Two interesting pieces on how we work, and how we want to work, made the mainstream media last week.
One of these was a story about PwC who are inviting recruits to specify when they would like to work (be it two days a week or just two months a year), and then trying to match those people to projects where they can do that. They call it their Flexible Talent Network, an initiative which is in response to a study they carried out which showed that just under half of the respondents prioritised flexible working and a good work-life balance the most when looking for a job.
This sort of idea is inevitably easier for some types of organisations to implement than others. But it does prompt the question of whether the flexible working that other organisations profess to offer as a benefit to staff is really that flexible. In comparison, it feels like finite flexibility within a framework. The default position still very often seems to be 9 – 5, Monday – Friday, in the office, and only a reluctant agreement to accept something like a 30 minute earlier start and finish time, or one day working from home, where a reason to refuse can’t be found. PwC is looking to tap into a talent pool that doesn’t want to, or can’t, conform to a traditional view of working and 2000 people have signed up in the first 2 weeks. It is often said that these sort of changes in employee attitudes are driven by the Millennials amongst us but everyone could take some benefit from a fundamental rethink about what flexible working actually means.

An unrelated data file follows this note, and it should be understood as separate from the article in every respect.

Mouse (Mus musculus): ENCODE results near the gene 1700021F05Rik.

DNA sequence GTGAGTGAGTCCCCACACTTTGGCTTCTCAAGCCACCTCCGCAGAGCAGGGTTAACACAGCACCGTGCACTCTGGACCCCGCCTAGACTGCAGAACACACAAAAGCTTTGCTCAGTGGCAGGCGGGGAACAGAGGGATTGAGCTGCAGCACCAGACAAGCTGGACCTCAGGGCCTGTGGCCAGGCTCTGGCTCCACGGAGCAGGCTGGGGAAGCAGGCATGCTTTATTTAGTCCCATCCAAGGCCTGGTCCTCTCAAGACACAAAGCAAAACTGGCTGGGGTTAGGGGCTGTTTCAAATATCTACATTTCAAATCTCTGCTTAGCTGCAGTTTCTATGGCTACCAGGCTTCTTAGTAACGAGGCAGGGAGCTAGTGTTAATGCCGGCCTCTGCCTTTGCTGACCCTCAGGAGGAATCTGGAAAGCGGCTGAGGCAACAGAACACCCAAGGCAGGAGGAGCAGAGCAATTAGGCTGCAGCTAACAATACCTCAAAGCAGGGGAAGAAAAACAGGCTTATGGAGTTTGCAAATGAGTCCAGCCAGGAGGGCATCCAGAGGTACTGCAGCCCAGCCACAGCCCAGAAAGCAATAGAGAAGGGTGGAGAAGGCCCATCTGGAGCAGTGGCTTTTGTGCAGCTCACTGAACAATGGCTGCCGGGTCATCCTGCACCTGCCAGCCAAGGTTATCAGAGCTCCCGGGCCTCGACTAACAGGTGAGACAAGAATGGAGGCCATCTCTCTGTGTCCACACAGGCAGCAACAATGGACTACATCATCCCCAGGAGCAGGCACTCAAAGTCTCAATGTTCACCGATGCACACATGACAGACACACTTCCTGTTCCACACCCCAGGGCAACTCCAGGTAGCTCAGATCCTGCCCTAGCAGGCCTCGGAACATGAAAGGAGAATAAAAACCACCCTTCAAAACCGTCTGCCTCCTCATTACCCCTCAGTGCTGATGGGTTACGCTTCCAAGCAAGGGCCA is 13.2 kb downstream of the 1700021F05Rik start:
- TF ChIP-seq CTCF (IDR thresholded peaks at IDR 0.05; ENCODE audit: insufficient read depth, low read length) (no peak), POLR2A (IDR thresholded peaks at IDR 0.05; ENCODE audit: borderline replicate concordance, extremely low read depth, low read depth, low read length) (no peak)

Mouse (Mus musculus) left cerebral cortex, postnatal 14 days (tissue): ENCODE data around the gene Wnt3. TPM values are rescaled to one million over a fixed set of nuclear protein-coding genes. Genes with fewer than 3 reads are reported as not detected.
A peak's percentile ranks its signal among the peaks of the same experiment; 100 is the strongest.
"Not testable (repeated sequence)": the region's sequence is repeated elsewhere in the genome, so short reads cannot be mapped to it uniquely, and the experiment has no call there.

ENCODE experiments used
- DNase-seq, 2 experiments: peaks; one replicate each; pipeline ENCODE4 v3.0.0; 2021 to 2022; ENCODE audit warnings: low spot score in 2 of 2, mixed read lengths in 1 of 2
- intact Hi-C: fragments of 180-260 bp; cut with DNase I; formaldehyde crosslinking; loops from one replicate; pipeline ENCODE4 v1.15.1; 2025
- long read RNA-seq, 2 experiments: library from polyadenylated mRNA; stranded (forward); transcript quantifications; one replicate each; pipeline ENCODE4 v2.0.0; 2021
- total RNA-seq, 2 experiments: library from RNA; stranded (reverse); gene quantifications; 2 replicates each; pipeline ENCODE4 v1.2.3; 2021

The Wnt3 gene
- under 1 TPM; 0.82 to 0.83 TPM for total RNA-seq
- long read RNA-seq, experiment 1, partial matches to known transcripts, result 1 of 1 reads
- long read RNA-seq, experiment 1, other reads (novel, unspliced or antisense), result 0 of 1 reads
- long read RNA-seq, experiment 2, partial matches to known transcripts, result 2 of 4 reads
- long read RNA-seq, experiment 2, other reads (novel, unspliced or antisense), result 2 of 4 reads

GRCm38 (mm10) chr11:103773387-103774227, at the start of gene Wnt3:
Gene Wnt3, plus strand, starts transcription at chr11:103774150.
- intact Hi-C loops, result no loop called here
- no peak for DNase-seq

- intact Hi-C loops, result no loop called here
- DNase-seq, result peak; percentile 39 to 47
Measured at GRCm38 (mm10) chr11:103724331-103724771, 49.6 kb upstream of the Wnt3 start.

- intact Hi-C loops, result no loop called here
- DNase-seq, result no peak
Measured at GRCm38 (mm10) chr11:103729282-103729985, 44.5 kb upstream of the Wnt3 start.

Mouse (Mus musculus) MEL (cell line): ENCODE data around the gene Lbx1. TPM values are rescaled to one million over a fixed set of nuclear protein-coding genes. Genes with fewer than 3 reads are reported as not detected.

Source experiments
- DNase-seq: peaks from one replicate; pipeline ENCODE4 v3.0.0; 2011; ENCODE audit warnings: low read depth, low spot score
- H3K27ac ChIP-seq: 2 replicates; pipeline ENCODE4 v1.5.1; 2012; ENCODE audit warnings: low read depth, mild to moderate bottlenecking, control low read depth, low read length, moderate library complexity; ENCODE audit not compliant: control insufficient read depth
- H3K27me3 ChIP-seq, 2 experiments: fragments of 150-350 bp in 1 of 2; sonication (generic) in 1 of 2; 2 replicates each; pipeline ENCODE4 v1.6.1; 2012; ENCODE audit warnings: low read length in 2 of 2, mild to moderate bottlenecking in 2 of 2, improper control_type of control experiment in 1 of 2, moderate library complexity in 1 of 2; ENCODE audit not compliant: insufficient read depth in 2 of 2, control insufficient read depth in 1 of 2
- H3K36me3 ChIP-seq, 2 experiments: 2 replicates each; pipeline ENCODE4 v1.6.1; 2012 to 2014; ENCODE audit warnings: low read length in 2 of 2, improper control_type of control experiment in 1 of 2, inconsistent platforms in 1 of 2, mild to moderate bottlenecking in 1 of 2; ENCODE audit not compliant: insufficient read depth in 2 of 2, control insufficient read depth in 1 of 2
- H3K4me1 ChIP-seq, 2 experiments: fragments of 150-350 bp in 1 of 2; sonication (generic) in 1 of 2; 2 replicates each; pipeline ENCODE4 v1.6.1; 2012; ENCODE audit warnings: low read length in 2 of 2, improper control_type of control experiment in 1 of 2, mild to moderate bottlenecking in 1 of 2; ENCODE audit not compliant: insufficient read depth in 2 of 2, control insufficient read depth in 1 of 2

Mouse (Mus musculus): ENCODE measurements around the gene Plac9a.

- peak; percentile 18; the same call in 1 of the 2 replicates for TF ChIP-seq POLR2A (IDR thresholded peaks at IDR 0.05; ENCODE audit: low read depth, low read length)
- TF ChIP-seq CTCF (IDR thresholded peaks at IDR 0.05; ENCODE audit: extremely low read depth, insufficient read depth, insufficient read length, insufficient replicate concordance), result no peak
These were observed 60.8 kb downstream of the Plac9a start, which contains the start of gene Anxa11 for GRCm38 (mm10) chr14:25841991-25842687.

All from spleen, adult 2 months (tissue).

The second story of last week that caught my eye showed the significant proportion of employees who are opting to exercise flexibility as to where they do the work that they can’t find time to do during their official working hours. The results of a study by the University of the West of England confirmed what those of us who travel by train will see everyday (i.e. the significant number of people who are working whilst they commute). With the advent of technology, it is easy and efficient to catch up on emails on what otherwise would be dead time, allowing an earlier exit from the office or avoiding the need to log-on once home. As it happens, I am writing this whilst I do my commute. The study asks the question of whether time spent working in this way should actually count as working time – the office worker’s equivalent of the Tyco case on mobile workers. I can’t see the law changing in that way but the study does raise other questions which employers ought to consider about employee wellbeing and data security. As an employer, how important is it to know how many additional hours your employees are doing? What monitoring arrangements would you put in place to find out when this is happening outside of the office? Ought you actually to prohibit employees from working on the train if the person next to them could read over their shoulder, or the train wi-fi be insufficiently secure?
And for those of us who do work on trains, what right do we have to ask the person who is actually unwinding whilst they travel by listening to their music, but causing a distraction in our unofficial working environment, to TURN IT DOWN??!!
Kirsty Thompson, Partner, works within Devonshires Employment & Pensions Team.